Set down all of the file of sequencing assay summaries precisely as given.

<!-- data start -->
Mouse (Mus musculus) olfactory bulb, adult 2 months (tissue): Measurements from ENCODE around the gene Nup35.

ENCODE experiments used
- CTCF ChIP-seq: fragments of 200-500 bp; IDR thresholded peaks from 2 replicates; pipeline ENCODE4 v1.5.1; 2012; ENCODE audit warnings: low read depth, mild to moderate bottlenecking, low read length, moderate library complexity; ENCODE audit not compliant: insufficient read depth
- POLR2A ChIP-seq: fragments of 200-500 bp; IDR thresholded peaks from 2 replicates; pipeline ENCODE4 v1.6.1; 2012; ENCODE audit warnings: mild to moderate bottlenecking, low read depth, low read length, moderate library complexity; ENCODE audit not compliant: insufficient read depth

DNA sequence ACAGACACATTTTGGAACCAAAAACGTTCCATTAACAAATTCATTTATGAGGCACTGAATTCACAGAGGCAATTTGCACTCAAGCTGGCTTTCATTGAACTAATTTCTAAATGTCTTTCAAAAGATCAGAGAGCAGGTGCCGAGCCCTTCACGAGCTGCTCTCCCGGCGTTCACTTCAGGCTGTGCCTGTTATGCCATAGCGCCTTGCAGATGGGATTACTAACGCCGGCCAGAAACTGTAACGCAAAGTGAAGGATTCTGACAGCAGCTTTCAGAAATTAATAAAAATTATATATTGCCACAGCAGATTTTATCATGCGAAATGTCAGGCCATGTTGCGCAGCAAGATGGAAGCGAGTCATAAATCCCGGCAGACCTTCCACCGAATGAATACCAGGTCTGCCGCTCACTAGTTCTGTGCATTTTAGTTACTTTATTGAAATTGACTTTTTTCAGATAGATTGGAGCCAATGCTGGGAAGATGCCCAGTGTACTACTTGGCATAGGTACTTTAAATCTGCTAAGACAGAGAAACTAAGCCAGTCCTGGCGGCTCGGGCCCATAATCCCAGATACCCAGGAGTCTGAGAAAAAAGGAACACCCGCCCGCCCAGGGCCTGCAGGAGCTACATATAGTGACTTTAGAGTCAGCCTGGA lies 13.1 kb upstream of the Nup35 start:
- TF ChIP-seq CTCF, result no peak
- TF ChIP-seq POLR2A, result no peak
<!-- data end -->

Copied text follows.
Mouse (Mus musculus) olfactory bulb, adult 2 months (tissue): Measurements from ENCODE around the gene Nup35.

ENCODE experiments used
- CTCF ChIP-seq: fragments of 200-500 bp; IDR thresholded peaks from 2 replicates; pipeline ENCODE4 v1.5.1; 2012; ENCODE audit warnings: low read depth, mild to moderate bottlenecking, low read length, moderate library complexity; ENCODE audit not compliant: insufficient read depth
- POLR2A ChIP-seq: fragments of 200-500 bp; IDR thresholded peaks from 2 replicates; pipeline ENCODE4 v1.6.1; 2012; ENCODE audit warnings: mild to moderate bottlenecking, low read depth, low read length, moderate library complexity; ENCODE audit not compliant: insufficient read depth

DNA sequence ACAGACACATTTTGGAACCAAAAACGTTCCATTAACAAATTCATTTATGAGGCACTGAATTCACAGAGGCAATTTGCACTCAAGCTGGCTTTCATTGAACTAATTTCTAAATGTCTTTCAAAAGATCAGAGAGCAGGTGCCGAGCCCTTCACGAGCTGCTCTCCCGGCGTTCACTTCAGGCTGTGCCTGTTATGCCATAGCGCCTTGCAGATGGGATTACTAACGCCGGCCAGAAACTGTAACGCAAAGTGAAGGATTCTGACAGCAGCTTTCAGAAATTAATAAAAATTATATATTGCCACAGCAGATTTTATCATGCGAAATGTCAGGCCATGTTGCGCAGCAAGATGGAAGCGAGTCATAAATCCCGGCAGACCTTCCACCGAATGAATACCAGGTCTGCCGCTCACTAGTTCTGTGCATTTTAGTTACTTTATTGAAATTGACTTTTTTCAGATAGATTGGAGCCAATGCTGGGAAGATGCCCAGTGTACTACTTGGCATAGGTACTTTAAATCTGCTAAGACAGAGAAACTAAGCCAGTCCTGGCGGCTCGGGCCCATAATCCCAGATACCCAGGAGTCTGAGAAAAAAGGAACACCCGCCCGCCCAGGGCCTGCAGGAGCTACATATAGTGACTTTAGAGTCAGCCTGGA lies 13.1 kb upstream of the Nup35 start:
- TF ChIP-seq CTCF, result no peak
- TF ChIP-seq POLR2A, result no peak